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Old Essex words and meanings

Broom seller Abear.  To endure.
Adry.  Thirsty.
Agin.  Against.

Backhander.  A cuff, delivered with the back of the hand.
Bag.  To cut herbage with a hook.
Bagging hook.  A sickle shaped implement with an angled blade for close cutting.
Bever.  A farm labourers lunch.
Bine.  Stem of a climbing plant, now more often of potatoes.
Broom.  (Cytisus scoparius) The twigs of this plant were used to make brooms.
Bullimong.  A mixture of oats peas and vetches grown as a forage crop.

Chap rein.  A horses leading rein.
Chaseway.  Private road leading to a farm or field.
Chine.  To chop ribs of beef partly through.
Chitterlings.  Small intestines of a pig, cooked as food.
Choat.  A yearling pig.
Clungy.  Wet heavy clay soil.
Coffin.  A big shoe.
Court.  Pigs court or hogs court. A yard adjoining a pig sty.
Croat. (croft)  A field of any size or description.
Crotch.  A fork in a tree.
Cunning.  Knowing or clever.

milk cow Dicky.  A donkey.
Directly.  Now, immediately.
Dibbler.  Pointed stick used to make holes for seed planting.
Do.  To work for as a charwoman.
Donkeys years.  Long ago.
Dool.  Unploughed boundary strip across an unenclosed field.
Dutch barn.  A barn with open sides and roof only

Elevens(es).  An intermediate meal of labourers at haytime or harvest.

Fleck.  The fur of a rabbit or any furry animal.
Foreigner.  Person from another county or district.
Fours(es).   An intermediate meal of labourers at haytime or harvest.

Gallows.(gallus)  T shaped iron on front of a horse drawn plough for the lines to pass through.
Gammy.  Bad, diseased.
Glarmed up.  Covered in grease or dirt.
Goosegog.  Gooseberry.
Grizzle.  To whimper or complain.

Cart horse Hames.  The iron fittings on a horses collar for attaching the traces.
Hand.  A signature.
Heft.  Weight.
Hips.  The corners of a haystack
Hope.  A piece of enclosed land.
Hoppet.  A small meadow close to habitation for resting sick animals.
Hull.  The shell or husk of peas, beans, or corn.
Hum.  Stink

Independent.   Of no occupation, retired

Jack in.  To give up.
Jigger.  An axe.

Kicksey (kecksies).   Any large hollow stemmed plant.
Kissing gate.  Small gate in an angular enclosure allowing only one to pass at a time.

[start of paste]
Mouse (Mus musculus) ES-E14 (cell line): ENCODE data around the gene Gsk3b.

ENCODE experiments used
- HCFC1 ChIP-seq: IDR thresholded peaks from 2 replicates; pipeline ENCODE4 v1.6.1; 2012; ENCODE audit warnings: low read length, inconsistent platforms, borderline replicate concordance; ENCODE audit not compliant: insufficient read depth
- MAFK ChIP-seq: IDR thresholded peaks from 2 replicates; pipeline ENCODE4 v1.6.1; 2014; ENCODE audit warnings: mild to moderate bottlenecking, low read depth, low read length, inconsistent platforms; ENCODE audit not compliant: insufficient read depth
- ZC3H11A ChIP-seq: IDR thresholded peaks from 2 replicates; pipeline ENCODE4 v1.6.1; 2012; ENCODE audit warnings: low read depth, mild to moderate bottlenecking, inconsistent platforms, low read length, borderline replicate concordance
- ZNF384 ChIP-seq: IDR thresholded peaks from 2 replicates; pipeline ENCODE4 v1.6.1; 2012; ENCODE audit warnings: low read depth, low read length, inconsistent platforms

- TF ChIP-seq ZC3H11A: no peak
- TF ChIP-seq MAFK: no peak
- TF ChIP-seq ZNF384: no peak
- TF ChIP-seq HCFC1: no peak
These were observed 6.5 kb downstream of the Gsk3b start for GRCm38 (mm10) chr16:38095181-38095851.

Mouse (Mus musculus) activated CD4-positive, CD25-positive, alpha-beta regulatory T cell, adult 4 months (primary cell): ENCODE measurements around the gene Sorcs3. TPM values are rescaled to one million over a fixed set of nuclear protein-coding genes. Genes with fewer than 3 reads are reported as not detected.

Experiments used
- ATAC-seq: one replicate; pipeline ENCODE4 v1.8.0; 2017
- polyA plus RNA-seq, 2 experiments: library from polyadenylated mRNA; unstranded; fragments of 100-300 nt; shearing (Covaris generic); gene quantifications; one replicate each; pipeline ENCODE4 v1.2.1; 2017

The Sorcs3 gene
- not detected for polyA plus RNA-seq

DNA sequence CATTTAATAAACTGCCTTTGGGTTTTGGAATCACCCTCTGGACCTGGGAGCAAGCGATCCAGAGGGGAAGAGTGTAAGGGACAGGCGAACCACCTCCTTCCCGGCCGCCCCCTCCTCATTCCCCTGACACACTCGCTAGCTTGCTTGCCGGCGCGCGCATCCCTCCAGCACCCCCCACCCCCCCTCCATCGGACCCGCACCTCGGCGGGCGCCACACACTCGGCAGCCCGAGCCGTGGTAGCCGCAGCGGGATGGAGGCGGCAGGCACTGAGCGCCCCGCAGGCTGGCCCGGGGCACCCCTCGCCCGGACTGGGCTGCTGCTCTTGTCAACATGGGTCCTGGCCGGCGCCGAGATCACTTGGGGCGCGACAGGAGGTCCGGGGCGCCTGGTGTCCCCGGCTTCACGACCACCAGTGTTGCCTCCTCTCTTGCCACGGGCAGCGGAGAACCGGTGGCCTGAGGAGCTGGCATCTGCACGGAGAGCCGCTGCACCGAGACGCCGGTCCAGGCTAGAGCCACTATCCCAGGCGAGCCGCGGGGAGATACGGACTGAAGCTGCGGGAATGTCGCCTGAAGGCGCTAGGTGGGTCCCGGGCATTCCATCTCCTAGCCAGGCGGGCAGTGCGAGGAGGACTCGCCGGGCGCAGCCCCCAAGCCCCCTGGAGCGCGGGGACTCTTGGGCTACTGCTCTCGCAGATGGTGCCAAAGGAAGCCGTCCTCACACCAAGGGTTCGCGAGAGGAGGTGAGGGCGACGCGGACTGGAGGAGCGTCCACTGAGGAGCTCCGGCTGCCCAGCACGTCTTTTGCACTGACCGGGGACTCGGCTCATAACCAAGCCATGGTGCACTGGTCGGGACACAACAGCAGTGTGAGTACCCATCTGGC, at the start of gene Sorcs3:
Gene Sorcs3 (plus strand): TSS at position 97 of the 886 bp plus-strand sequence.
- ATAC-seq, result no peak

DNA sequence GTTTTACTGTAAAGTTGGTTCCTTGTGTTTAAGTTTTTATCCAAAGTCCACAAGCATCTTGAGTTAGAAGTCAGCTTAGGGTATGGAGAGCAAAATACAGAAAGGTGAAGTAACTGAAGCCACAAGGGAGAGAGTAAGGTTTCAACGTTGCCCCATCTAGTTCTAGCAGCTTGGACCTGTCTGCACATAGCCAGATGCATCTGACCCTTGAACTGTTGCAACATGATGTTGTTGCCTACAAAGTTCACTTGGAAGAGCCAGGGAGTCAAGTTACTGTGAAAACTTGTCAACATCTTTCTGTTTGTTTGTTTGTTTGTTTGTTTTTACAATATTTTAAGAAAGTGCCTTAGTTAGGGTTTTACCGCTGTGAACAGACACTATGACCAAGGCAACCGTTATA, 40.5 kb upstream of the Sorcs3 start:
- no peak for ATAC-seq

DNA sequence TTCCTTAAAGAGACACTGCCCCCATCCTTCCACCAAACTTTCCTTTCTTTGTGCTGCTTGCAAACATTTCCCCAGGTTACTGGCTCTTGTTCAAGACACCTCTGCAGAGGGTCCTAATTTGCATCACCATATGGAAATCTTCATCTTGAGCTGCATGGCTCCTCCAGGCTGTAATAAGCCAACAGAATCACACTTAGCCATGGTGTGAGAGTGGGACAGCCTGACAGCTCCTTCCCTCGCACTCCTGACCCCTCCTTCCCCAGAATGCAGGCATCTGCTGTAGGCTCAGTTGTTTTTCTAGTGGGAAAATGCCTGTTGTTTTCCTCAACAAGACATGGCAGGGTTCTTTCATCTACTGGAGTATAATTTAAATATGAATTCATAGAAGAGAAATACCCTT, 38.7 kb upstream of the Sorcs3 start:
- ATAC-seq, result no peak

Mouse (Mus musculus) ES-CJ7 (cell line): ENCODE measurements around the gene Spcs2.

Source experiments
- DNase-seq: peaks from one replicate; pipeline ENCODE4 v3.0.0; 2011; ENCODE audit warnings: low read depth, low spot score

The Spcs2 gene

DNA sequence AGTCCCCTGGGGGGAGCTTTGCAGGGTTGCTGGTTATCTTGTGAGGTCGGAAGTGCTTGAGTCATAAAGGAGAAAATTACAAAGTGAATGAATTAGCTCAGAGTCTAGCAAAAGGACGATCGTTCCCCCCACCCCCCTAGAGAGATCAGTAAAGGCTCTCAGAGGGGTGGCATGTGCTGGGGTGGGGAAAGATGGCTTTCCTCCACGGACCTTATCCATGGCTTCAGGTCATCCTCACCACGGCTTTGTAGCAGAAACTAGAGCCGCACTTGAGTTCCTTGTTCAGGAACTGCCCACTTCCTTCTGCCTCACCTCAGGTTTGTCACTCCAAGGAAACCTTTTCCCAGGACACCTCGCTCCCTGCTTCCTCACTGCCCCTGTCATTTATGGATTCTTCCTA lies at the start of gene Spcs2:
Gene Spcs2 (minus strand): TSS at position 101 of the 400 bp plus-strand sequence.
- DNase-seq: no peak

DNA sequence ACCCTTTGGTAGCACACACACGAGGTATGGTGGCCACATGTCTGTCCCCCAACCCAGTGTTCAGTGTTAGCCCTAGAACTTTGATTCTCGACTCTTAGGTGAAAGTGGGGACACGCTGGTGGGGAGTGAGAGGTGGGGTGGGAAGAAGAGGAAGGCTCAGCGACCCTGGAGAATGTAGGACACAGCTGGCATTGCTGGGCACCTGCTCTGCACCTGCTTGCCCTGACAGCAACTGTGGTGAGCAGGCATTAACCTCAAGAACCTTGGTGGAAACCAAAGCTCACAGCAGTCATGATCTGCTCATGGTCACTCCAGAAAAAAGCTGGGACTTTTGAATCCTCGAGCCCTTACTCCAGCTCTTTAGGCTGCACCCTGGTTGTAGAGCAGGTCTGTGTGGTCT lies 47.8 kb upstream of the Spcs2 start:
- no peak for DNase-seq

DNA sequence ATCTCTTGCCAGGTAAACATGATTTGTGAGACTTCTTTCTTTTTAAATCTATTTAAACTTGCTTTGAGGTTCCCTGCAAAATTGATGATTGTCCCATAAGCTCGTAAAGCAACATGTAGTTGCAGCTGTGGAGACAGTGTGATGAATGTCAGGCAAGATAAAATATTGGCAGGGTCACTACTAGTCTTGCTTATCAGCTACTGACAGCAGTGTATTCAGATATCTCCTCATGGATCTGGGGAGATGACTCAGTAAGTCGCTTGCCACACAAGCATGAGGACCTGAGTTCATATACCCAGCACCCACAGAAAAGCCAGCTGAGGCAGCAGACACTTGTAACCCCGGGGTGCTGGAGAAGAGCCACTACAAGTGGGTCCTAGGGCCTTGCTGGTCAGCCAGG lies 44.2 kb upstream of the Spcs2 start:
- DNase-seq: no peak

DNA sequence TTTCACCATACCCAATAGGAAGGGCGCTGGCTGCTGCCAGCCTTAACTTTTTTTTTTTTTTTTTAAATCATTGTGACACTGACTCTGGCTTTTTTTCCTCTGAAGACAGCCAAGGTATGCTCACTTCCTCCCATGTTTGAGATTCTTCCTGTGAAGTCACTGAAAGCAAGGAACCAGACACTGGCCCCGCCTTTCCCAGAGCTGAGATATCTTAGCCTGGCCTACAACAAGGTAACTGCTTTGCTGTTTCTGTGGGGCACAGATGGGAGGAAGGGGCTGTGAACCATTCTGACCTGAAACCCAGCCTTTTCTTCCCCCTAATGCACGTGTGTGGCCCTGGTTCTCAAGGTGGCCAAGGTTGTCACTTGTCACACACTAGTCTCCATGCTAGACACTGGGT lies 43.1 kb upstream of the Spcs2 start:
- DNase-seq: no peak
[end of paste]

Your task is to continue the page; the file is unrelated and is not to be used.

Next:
Leap.  Movable barrier below barn doors.
Learn.  To teach.
Looker.  A bailiff.
Lord.  Lord of the harvest, leader of a reaping gang at harvest time.
Lozenger.  A lozenge.
Lush.(lushy)  Loose, not well rooted.

spinning Master.  A title of respect to old farmers and retired labourers.
Mind.  To remember.
Mooch.  To skulk about.
Moorish.  Tasty, of food or drink.

Nipped up.  Hard up, earning nothing.
Nose.  Used for various projections.

Off'ard.  The off side of a wagon or horse, To the right, (opposite of toward).
Old fashioned.  Knowing, cunning.
Osier.  (salix viminalis) Willow with long flexible shoots for basket making.

Pair.  A set, not necessarily two, as in a pair of steps.
Parkey.  Feeling cold.
Parish lantern.  The Moon.
Pay.  To punish, especially with the stick
Perished.  Miserably cold.
Pightle.  A small grass field near a house.
Pike.  A pitchfork.
Plum pudding.  The flower of the Red Campion.
Poke up with.  To have to put up with.
Prong.  A table fork.
Puggle.  To poke about,

Gentleman on horseback Quarters.  The spaces between the horse track and the wheel ruts.
Queer.  Feeling ill.

Raddle.  To work sticks into a hedge horizontally to strengthen it.
Rainbow.  A field ploughed in curves to follow outline (ploughed rainbow).
Ratty.  Angry.
Rear up.  A horse standing on hind legs, now of tractors rising on rear wheels.
Rench.  To rinse out a cloth.
Render.  To melt down fat.
Ridding   An area cleared of trees to create a new field or meadow.
Rip.  Tool used for hedging, (bill hook).
Roll.  To wheel, trundle.
Rub.  A stone for sharpening scythes etc (there's the rub).
Runt.  A small object, now usually of the weakest pig in a litter.

Scallion.  An onion planted out after winter storing and eaten raw.
Shaw.  A small wood.
Shot.  A piece of land, a division of a field.
Shut knife.  A pocket knife.
Skep.  A straw beehive.
Slipe.  A slip or strip of land.
Slummuck.  To laze about.
Snarl.  Tangle.
Oak tree Snaith.  The handle of a scythe.
Snib.  To rub the shoots off potatoes.
Snitch.  The nose.
Spike (the).  The parish workhouse.
Spring.  A small wood, (springside) next to the wood.
Stale.  The long handle of a pitchfork or yard broom.
Stent (stint).  A job of work.
Stetch.  A ploughing term, A broad ridge between furrows.
Stooke.  Piled sheaves of corn, usualy twelve in number.
Stub.  To dig up a tree stump or similar.
Sub.  An advance on payment for a job, (subsistence).
Suky.  A kettle.
Summoned.  Given notice to appear in court on a charge.

Tares.  Rough grass and weeds.
Tedder.  Haymaking term, to turn over newly mown grass.
Tore out.  Worn out.
Tetchy.  Cross, peevish.
Thimble.  The ringle which turns on the fixed pivot in a gate-post.
Thole-pin.   The pin which is removed to allow the cart body to tip backwards.
Throat-latch.  The strap under a horses throat which holds the bridle in position.
Threadle.  To thread a needle.
Tilt.  Covering for a load or stack.
Time. (a time or two).  Once or twice.
Tiptop.  At the most.
Tommy.  Food carried to work, soldiers term for ration bread,
Top latch.  Strap at the top of a horses collar for fastening the hames.
Toward.  The near side of a wagon or horse, to the left, (opposite of off`ard).
Trapes.  To trudge.
Twitch.  Couch grass.

Underwood.  Undergrowth often at the edge of a wooded area.

Vail.  A gratuity or tip.

Graveyard Wants.  A meeting of three or four roads.
Wet week.  To feel like a wet week, melancholy.
Whippletree.  Bar on a plough where the traces are fixed.
Wholly.  Altogether, thoroughly.
Woolve.  A water conduit under a road or gateway.
Wrap up.  To put in the coffin, finished.

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